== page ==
Self-esteem is the way you perceive yourself and your worth as a person. If you have healthy self-esteem, you probably assess yourself accurately, acknowledging your weaknesses and strengths without judging yourself and understanding that you’re a worthy human being despite your flaws.
But if you have low self-esteem, your self-worth is likely closely tied to the ups and downs of daily living: if you bomb a test, you feel like you’re stupid and worthless, and a simple rejection can send you into a frenzy of self-loathing. Low self-esteem is tied to all-or-nothing thinking—one negative event can lead you to believe your entire existence is worthless.
Self-esteem and Substance Abuse and Addiction
Low self-esteem is associated with depressive symptoms and other mental health problems. A study in the Netherlands Journal of Psychology found that self-esteem is related to academic achievement, social functioning and mental health, with adolescents exhibiting low self-esteem experiencing more anxiety, depression and eating disorders.
Although very little research has been conducted to examine the explicit relationship between self-esteem and addiction, people who have mental illnesses that are associated with low self-esteem, such as anxiety and depression, are more likely to use drugs and alcohol to self-medicate, which often leads to addiction. Additionally, a study published in the Journal of Social & Clinical Psychology found that hope, optimism and high self-esteem are essential factors for avoiding substance abuse.
Many people use drugs to feel better about themselves, increase their self-confidence and feel more relaxed and satisfied with life, and the University of Texas Counseling and Mental Health Center indicates that low self-esteem may lead to an increased vulnerability to drug and alcohol abuse.
Addressing Self-esteem Issues in Treatment
Despite the lack of definitive research on self-esteem and addiction, treatment therapies in rehab put a great deal of focus on helping those with an addiction increase their self-esteem to help improve the chances of recovery. Low self-worth can lead to ambivalence toward sobriety, and the less engaged someone is in treatment, the less effective it will be.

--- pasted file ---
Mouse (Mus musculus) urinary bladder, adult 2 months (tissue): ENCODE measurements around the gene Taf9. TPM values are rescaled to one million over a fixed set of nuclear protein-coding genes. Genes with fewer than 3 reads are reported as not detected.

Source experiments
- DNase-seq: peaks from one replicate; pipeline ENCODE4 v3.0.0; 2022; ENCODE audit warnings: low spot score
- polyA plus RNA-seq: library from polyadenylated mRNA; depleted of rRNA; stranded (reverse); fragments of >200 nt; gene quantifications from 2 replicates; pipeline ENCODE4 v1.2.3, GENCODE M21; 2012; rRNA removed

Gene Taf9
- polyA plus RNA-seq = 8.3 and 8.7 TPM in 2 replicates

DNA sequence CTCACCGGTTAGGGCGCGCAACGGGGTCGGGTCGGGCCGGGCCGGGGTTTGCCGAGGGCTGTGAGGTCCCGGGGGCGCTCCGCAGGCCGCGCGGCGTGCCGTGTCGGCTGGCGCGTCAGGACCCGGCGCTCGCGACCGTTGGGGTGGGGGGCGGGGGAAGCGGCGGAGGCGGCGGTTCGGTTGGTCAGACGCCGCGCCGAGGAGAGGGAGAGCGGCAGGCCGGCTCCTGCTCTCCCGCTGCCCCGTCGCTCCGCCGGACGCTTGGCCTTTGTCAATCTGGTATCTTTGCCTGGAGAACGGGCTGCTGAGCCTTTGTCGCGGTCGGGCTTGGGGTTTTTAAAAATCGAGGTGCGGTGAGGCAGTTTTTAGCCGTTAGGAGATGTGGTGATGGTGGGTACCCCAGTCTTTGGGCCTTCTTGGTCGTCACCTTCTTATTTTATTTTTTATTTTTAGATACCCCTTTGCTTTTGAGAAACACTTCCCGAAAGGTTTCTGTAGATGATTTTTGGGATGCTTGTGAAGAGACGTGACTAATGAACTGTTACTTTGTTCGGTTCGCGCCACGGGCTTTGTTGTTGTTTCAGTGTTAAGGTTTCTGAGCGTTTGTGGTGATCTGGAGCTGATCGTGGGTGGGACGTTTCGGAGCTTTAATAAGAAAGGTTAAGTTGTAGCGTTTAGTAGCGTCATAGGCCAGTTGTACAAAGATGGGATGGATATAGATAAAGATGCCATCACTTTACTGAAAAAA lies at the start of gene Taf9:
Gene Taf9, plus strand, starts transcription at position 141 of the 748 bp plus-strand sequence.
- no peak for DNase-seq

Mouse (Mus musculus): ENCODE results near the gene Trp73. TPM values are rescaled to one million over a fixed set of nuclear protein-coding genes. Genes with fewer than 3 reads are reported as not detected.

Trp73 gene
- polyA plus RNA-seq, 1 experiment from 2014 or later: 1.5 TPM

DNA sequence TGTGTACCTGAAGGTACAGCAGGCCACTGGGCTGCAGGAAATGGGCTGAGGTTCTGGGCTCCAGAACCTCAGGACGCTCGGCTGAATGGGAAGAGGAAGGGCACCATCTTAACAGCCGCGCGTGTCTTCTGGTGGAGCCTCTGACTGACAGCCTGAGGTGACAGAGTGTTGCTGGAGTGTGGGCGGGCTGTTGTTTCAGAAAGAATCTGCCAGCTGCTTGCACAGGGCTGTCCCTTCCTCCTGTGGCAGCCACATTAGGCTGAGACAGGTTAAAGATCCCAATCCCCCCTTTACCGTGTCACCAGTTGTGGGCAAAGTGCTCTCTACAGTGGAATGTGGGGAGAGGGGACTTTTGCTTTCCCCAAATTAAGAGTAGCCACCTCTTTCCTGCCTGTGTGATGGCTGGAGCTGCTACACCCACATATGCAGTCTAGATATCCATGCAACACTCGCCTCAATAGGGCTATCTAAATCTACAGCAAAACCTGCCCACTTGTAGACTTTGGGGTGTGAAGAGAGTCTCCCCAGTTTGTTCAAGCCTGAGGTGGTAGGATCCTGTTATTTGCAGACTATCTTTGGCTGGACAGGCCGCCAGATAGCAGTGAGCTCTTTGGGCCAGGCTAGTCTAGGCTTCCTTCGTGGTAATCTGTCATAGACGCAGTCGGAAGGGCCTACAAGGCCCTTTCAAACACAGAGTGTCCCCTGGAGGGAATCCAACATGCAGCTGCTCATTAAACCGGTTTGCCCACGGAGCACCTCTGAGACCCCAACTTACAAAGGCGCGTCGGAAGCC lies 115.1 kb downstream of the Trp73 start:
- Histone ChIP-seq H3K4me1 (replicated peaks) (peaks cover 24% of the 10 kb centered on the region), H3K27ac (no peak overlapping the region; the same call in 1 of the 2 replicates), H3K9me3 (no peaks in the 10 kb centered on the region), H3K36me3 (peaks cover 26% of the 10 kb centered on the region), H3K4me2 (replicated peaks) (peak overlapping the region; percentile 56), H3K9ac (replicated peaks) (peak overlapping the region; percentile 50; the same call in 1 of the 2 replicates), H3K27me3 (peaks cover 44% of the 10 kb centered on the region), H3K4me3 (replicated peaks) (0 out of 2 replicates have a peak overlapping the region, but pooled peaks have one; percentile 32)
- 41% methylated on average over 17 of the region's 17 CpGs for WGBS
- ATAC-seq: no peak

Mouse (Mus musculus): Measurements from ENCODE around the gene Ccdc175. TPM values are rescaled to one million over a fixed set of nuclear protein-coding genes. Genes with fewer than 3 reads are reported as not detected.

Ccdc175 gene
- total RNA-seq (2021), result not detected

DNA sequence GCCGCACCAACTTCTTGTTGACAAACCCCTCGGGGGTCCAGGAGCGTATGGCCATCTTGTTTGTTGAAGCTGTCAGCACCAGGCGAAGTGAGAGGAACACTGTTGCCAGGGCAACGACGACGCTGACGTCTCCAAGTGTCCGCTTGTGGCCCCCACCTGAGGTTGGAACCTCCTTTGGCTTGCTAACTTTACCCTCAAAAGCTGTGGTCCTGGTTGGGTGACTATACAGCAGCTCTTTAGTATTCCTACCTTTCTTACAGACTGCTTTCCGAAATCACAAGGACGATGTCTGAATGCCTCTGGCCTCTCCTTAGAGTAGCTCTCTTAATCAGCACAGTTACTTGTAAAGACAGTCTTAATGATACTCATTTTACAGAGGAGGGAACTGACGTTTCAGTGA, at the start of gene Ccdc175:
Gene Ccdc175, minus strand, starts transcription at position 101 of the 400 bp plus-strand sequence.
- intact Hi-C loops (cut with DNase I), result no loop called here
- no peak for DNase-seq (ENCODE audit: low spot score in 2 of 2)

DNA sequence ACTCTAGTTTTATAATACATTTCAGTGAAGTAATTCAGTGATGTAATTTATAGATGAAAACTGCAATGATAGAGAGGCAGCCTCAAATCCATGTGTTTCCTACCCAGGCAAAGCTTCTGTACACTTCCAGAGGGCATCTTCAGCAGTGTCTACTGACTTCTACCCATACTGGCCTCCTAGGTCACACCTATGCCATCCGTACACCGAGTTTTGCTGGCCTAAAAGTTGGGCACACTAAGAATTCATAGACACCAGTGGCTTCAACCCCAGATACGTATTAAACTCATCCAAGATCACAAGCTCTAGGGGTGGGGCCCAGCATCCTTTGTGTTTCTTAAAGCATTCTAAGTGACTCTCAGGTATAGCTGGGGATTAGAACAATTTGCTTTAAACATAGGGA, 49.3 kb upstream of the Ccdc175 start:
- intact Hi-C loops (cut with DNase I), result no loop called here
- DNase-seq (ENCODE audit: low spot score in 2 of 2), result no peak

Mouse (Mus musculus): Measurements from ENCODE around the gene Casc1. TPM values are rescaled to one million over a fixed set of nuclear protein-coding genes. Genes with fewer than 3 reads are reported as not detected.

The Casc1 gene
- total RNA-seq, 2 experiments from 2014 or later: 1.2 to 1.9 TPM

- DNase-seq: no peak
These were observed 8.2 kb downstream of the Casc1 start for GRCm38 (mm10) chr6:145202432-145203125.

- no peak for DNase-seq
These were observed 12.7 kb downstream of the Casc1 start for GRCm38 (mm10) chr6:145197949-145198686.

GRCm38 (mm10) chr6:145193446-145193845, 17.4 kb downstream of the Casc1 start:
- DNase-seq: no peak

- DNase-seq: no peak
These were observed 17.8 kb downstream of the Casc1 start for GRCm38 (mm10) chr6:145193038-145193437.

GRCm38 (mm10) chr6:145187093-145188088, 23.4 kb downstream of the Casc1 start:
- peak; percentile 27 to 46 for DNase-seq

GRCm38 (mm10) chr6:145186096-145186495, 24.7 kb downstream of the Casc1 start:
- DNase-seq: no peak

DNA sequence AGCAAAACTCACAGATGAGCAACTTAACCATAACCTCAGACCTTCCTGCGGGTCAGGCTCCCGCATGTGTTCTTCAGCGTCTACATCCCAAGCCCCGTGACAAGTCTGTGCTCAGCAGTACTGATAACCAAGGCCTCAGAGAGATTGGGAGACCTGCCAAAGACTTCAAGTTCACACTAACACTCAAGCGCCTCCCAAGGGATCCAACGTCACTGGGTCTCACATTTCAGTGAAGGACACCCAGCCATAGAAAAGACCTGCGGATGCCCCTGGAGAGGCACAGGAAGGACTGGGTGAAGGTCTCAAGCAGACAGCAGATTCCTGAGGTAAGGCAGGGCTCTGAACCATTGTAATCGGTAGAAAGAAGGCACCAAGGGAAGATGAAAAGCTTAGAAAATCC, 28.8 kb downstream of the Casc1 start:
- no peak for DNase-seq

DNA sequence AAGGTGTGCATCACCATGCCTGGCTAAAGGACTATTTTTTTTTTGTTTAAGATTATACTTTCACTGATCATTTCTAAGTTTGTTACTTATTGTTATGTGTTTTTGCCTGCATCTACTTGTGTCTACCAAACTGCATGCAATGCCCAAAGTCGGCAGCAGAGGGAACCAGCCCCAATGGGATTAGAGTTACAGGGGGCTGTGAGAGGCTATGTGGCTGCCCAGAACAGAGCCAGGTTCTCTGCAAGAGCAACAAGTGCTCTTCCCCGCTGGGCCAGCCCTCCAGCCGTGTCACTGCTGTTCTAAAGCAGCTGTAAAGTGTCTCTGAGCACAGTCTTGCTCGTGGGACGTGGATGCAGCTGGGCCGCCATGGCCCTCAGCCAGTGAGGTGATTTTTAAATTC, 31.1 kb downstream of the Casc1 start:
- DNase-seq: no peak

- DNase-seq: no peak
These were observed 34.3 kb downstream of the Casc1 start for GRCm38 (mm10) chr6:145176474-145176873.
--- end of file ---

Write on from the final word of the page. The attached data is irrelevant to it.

Improving self-esteem can help alleviate symptoms of depression and anxiety as well, and since these mental disorders are potent triggers for substance use and relapse, combatting low self-esteem is crucial for relapse prevention after treatment.
During treatment, the complex issues behind low self-esteem are identified and addressed. These may be some of the same issues that contribute to substance abuse, including harsh criticism or abuse during childhood, suffering ridicule in school or being held to extremely high standards at home, work or school.
Ways to Improve Self-Esteem
Through treatment for a substance use disorder, various therapies will help you learn how to challenge the negative messages your inner voice sends. You’ll confront your destructive ways of thinking about yourself and learn to stop catastrophizing, or thinking that even small setbacks are major problems. You’ll practice treating yourself with empathy and compassion, foregoing self-judgment and accepting yourself the way you are.
Increased self-esteem is an important part of addiction treatment that will help you develop an overall healthy self-concept, which in turn can lead you to make better choices for your life, improve your sense of hope and optimism and help you maintain long-term sobriety.